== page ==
Moments that made Twenty20
India falls in love with Twenty20 - September 2007
Pakistan's Misbah-ul-Haq top-edges a sweep off Joginder Sharma, and is caught by Sreesanth round the corner with four needed off three balls. India win the inaugural ICC World Twenty20 watched by over 400m people on TV, one of the biggest audiences ever outside an Olympics or football World Cup. India's first major trophy since the 1983 World Cup is the cue for open-topped bus rides through Mumbai and mass Twenty20 hysteria (after early indifference) in the world's second-largest economy.
Celebrity, money, cricket - February 2008
In the ballroom of the Hilton Towers Hotel in Mumbai, at the inaugural IPL auction, 10 of the best players in the world are bought and sold for a collective $7.175m in the first two hours. By the time dusk falls, India's richest men have spent just shy of $35m. MS Dhoni goes for $1.5m in the first round of bidding, while Hyderabad fork out $1.35m for Andrew Symonds. Cricket is now a high-stakes game. After a slow start for his Royal Challengers Bangalore franchise (cost $111.6m), Kingfisher beer tycoon Vijay Mallya sacks the team's chief executive as they walk to his private jet.
Stanford plays the name game - June 2008
Like a huckster in a Coen Brothers movie the Texan billionaire Sir Allen Stanford flies into Lord's in a rented helicopter, as the ECB passes the moral high ground to the Sun. "Don't you think," says John Etheridge, the paper's esteemed cricket correspondent, posing the first question at the press conference, "this is all very vulgar?" How right he was. But despite the Texan's own recent demise, Stanford-style events will prosper as brands seek to own content rather than merely sponsoring it.
Twenty20's first superstar - June 2008
Graham Napier walks out to bat at the Ford County Ground, Chelmsford a journeyman county pro, earning around £40,000 a year. An hour, and 58 balls, later his life has changed forever. Napier hits 16 sixes (a world record) and 152 runs. His career goes from down the tube to YouTube. Napier is now an IPL player (average salary £75,000 for six weeks' work) and Twenty20 becomes a career option for the next generation of players.
Cricket's dotcom boom - September 2008
As the world's economy goes into meltdown, cricket is having its own dotcom moment, when anyone with a smart idea and Lalit Modi's phone number can make fortunes. Australia, South Africa and India agree a Twenty20 Champions League and walk away with $975m from ESPNStar. The ECB opts not to be involved, leaving it on the outside as the money is shared out.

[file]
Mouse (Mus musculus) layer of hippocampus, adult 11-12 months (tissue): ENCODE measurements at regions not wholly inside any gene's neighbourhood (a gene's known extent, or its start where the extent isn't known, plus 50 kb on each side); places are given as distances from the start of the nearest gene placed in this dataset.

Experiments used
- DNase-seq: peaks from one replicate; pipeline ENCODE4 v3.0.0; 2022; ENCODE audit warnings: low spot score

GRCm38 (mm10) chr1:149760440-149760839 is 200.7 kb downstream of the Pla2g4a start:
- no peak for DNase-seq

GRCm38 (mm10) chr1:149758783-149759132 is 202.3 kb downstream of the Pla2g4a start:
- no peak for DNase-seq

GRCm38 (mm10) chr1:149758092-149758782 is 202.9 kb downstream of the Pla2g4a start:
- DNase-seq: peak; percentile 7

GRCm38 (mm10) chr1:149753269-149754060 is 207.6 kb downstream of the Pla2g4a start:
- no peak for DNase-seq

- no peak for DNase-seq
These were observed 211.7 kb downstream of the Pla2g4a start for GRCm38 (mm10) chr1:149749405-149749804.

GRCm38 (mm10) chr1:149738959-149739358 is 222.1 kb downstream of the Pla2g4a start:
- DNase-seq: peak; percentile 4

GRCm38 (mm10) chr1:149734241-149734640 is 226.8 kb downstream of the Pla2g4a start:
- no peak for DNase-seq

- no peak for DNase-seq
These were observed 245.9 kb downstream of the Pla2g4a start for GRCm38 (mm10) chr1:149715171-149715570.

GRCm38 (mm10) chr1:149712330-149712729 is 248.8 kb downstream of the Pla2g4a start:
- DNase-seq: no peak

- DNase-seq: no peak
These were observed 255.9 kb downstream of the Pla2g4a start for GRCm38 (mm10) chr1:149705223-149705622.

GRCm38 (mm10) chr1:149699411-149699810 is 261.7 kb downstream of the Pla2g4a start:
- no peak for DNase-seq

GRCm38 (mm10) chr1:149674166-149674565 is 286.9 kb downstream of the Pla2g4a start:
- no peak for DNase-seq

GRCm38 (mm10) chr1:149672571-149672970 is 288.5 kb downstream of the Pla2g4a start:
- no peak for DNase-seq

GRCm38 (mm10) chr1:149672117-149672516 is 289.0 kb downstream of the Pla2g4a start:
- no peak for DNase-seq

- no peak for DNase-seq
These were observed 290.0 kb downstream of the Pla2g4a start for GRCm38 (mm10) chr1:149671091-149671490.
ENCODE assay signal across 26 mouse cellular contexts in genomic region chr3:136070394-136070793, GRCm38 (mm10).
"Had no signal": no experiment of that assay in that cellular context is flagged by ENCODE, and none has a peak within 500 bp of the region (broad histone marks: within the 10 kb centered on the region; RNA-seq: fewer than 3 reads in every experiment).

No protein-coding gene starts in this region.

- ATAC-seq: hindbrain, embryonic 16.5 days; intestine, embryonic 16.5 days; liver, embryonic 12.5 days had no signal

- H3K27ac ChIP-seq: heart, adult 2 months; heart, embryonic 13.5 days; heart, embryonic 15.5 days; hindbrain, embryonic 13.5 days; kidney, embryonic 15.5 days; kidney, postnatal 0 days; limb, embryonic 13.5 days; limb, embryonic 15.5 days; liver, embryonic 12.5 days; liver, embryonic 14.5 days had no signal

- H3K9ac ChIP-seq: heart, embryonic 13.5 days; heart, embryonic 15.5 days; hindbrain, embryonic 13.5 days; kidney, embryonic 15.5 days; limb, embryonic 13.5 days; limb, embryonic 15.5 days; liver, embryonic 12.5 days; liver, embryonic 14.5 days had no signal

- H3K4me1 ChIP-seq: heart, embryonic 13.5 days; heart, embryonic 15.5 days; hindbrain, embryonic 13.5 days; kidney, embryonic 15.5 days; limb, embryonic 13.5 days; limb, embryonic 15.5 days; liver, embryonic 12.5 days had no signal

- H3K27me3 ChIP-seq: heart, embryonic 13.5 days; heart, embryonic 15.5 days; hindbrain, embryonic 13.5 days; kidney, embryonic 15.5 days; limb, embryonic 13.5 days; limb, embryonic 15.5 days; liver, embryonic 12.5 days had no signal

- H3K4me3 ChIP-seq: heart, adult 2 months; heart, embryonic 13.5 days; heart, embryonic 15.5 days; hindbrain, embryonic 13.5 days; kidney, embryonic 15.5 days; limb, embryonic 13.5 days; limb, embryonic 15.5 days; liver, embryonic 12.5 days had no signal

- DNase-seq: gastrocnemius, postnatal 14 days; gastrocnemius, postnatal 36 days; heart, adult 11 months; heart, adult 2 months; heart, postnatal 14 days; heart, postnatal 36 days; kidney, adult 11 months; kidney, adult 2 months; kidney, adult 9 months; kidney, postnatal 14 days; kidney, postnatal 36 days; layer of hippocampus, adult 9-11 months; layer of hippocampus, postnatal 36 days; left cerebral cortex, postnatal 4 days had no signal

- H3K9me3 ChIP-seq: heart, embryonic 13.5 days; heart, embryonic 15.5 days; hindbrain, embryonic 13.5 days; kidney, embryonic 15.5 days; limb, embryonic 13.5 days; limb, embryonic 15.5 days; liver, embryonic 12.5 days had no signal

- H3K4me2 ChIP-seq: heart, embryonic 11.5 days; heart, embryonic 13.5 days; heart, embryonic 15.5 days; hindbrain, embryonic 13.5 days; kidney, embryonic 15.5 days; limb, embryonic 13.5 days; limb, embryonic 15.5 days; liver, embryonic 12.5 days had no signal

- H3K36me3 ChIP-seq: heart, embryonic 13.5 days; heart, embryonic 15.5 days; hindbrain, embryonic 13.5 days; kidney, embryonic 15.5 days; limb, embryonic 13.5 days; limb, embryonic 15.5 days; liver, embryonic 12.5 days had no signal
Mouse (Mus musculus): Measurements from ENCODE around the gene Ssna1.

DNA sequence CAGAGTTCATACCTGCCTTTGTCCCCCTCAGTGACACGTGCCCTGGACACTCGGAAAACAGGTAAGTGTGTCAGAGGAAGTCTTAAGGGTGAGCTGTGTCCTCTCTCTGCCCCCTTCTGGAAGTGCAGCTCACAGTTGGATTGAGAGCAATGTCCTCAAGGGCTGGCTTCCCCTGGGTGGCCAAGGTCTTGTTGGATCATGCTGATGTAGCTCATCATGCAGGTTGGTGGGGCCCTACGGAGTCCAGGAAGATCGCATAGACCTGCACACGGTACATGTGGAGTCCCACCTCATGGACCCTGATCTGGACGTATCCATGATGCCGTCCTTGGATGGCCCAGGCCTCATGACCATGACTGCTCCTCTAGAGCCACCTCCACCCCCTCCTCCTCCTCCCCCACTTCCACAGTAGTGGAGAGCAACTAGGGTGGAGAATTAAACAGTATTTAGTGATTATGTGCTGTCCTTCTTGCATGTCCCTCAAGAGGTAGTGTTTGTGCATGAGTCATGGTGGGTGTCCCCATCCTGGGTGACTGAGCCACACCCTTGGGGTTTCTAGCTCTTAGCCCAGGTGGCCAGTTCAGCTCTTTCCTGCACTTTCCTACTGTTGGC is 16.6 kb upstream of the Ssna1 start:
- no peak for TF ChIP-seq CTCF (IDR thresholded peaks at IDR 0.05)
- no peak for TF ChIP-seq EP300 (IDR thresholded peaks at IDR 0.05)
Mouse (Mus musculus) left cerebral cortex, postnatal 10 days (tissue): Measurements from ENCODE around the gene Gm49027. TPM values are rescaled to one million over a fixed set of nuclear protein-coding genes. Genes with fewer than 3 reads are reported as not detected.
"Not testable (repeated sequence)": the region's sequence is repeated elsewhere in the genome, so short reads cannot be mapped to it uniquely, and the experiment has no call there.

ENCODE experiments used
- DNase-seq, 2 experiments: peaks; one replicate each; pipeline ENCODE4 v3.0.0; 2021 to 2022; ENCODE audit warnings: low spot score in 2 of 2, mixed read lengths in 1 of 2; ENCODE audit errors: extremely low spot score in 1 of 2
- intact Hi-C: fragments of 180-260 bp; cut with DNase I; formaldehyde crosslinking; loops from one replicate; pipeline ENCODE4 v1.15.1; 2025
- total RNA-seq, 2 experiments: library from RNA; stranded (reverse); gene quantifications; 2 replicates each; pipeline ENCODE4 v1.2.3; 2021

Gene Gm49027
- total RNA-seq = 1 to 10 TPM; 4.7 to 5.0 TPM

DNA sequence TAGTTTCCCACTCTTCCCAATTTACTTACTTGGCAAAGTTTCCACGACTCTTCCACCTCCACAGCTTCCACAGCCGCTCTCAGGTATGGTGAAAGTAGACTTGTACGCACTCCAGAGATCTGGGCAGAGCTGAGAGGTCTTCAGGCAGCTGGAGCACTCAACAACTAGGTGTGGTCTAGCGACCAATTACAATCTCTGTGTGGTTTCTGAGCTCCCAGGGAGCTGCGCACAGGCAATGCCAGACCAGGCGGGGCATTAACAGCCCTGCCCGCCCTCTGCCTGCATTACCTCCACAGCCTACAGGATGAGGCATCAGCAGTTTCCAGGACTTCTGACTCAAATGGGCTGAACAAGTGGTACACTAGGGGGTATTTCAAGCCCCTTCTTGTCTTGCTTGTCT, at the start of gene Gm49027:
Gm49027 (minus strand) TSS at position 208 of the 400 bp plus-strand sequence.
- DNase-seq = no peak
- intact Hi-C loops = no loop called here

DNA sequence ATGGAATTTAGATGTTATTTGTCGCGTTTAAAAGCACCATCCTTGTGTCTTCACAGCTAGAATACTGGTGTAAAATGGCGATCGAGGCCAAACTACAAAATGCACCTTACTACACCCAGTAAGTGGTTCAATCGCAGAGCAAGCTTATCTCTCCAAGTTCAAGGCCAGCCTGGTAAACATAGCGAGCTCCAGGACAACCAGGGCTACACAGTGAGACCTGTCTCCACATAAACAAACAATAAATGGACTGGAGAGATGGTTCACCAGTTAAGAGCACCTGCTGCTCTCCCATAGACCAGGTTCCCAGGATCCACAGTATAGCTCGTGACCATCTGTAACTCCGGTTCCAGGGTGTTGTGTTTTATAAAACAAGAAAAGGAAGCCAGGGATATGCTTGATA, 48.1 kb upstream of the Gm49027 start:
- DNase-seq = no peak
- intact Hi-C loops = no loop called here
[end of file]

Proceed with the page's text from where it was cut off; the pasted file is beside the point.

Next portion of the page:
Twenty20's second superstar - January 2009
David Warner becomes the first player for more than 100 years to represent Australia without having played first-class cricket. Warner opens the batting on his Twenty20 international debut in Melbourne, against South Africa with only a handful of one-day and T20 games for New South Wales behind him. His emergence also prompts manufacturer Gray-Nicolls (his sponsor) to develop a double-sided bat with a pressed hitting area on the reverse, designed for easy switch-hitting or reverse-sweeping for batting innovators like Warner.
Player power - January 2009
For a moment during the row over the England captaincy the ECB gets a glimpse of a brave new world. Kevin Pietersen can walk. And there is little it can do to stop him. The IPL has handed the biggest stars something they have not had since Packer: leverage. The best players in the world have a viable alternative to playing Test cricket. Football has wrestled with the club v country row for years, and the same tension will define cricket's future. Power and money will flow away from the official boards and towards players and their agents.
From Arnie and Tiger to Sachin and KP - September 2007
IMG was founded on a handshake between super-agent Mark McCormack and golfing legend Arnold Palmer, and the company now represents Tiger Woods and Roger Federer among many others. McCormack's legacy is sport as entertainment. No surprise then that Modi looks to Andrew Wildblood, IMG's man in India, to turn the idea of the IPL into a billion-dollar product.
RIP ODI - April 2007
The 2007 ICC Cricket World Cup is the beginning of the end for the 50-over game, which has propped up the cricket economy for two decades. A global audience tunes in to see seven weeks of empty seats, boring one-sided games, extortionate ticket prices and umpiring incompetence; "2007 ICC CWC" is puffed up and pompous, sport run by marketing men. There has to be another way.
Party like it's 1953 - July 2004
Ticket touts on St John's Wood Road? The last time Lord's sold out a county match Denis Compton was still pushing Brylcreem. But Middlesex Crusaders v Surrey Lions on a balmy June evening pull in 26,500 people to Headquarters, each paying between £5 and £10. County chairmen across the country watched open-mouthed.
Seven counties are out-voted - April 2002
Two years before the first-ever game between Hampshire and Sussex at the Rose Bowl, Stuart Robertson, then marketing manager at the ECB, has the idea for a 20-over competition to replace the Benson & Hedges Cup. It goes to the county chairmen for approval. The vote goes through 11-7 in favour of adopting the new format. Middlesex, Sussex, Yorkshire, Warwickshire, Somerset, Glamorgan and Northants each voted against.
Richard Gillis is an award-winning sport business journalist.
This article was first published in the June 2009 issue of the Wisden Cricketer. Subscribe here